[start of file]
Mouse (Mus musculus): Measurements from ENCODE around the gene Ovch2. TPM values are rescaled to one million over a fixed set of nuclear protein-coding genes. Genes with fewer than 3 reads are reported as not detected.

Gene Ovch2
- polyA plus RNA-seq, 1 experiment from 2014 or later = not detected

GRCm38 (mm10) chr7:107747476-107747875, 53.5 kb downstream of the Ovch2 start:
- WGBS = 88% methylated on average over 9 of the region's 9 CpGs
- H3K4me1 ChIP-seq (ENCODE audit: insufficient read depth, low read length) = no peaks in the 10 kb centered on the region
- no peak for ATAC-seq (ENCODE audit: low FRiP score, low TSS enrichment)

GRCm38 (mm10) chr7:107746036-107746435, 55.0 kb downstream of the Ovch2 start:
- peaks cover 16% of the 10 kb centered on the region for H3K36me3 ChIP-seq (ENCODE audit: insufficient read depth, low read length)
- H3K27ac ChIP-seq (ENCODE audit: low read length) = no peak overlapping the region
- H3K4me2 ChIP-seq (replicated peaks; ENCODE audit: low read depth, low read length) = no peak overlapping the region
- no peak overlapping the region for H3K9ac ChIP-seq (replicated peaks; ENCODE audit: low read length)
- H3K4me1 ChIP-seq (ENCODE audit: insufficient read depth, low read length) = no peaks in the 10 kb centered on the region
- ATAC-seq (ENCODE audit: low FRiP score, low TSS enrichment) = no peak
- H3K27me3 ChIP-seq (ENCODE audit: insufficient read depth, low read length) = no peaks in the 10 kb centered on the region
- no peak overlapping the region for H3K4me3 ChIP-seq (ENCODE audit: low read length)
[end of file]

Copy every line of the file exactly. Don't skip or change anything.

Mouse (Mus musculus): Measurements from ENCODE around the gene Ovch2. TPM values are rescaled to one million over a fixed set of nuclear protein-coding genes. Genes with fewer than 3 reads are reported as not detected.

Gene Ovch2
- polyA plus RNA-seq, 1 experiment from 2014 or later = not detected

GRCm38 (mm10) chr7:107747476-107747875, 53.5 kb downstream of the Ovch2 start:
- WGBS = 88% methylated on average over 9 of the region's 9 CpGs
- H3K4me1 ChIP-seq (ENCODE audit: insufficient read depth, low read length) = no peaks in the 10 kb centered on the region
- no peak for ATAC-seq (ENCODE audit: low FRiP score, low TSS enrichment)

GRCm38 (mm10) chr7:107746036-107746435, 55.0 kb downstream of the Ovch2 start:
- peaks cover 16% of the 10 kb centered on the region for H3K36me3 ChIP-seq (ENCODE audit: insufficient read depth, low read length)
- H3K27ac ChIP-seq (ENCODE audit: low read length) = no peak overlapping the region
- H3K4me2 ChIP-seq (replicated peaks; ENCODE audit: low read depth, low read length) = no peak overlapping the region
- no peak overlapping the region for H3K9ac ChIP-seq (replicated peaks; ENCODE audit: low read length)
- H3K4me1 ChIP-seq (ENCODE audit: insufficient read depth, low read length) = no peaks in the 10 kb centered on the region
- ATAC-seq (ENCODE audit: low FRiP score, low TSS enrichment) = no peak
- H3K27me3 ChIP-seq (ENCODE audit: insufficient read depth, low read length) = no peaks in the 10 kb centered on the region
- no peak overlapping the region for H3K4me3 ChIP-seq (ENCODE audit: low read length)